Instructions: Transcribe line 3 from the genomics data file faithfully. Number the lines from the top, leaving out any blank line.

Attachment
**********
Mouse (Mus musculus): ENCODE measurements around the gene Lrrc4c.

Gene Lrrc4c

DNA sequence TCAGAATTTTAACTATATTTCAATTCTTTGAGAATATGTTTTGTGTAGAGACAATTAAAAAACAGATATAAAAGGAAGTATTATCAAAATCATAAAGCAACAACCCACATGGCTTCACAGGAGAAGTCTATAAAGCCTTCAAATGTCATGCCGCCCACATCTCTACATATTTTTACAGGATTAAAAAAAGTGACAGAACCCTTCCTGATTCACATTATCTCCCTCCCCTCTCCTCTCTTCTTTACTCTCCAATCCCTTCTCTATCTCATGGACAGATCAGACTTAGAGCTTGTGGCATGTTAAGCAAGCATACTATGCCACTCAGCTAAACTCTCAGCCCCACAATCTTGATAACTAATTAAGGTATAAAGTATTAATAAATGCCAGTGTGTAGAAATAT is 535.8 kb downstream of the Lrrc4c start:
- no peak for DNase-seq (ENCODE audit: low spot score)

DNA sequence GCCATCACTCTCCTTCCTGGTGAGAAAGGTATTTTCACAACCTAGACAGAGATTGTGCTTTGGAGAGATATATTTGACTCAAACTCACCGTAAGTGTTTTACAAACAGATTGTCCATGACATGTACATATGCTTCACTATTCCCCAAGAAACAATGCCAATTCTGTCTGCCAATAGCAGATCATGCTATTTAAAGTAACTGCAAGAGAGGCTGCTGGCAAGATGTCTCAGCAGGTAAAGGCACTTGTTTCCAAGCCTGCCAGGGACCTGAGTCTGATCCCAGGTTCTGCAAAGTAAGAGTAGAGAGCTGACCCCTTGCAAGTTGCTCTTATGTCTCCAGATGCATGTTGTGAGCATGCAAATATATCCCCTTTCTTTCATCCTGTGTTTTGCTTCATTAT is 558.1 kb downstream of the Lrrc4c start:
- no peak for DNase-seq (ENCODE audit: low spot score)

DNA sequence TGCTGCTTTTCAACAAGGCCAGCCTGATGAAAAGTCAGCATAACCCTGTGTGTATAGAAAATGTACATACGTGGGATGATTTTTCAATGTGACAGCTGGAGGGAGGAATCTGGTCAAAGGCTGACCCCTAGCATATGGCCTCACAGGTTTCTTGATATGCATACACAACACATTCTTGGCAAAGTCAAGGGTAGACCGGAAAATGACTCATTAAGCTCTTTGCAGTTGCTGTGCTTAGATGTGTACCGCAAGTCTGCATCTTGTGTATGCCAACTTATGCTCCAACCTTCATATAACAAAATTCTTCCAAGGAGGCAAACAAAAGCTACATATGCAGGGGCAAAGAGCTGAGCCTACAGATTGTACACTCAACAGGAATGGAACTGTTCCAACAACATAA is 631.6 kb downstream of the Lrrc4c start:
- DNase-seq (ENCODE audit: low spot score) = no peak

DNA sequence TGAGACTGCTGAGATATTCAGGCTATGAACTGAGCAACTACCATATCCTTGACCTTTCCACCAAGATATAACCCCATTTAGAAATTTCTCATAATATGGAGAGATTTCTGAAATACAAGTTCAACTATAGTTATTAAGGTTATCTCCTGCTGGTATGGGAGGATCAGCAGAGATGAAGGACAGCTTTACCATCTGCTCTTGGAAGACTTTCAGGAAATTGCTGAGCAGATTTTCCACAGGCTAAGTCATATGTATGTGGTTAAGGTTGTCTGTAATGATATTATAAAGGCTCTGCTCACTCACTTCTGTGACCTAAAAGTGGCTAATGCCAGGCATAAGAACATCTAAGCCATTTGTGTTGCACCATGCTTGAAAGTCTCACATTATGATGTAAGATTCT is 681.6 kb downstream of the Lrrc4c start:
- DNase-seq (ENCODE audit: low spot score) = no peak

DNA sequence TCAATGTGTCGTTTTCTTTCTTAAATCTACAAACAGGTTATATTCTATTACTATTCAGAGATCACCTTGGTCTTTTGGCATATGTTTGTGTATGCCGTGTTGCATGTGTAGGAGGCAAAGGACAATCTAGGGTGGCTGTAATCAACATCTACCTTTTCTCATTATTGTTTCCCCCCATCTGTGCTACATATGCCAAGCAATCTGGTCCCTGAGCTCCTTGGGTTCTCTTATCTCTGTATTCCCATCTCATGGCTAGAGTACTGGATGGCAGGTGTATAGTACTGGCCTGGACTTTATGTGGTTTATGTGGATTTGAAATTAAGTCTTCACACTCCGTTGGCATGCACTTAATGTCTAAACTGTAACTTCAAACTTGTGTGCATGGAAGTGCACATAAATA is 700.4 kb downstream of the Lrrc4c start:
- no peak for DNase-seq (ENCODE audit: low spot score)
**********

DNA sequence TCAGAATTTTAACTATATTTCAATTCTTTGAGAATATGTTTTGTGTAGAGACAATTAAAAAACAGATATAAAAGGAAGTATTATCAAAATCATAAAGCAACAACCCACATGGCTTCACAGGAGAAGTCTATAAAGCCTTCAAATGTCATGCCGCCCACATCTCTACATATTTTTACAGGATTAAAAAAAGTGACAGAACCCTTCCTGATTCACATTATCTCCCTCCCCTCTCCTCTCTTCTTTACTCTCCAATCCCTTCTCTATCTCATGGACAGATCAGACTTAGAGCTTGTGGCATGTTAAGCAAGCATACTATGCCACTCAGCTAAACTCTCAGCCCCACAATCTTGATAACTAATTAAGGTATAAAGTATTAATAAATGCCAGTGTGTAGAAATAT is 535.8 kb downstream of the Lrrc4c start: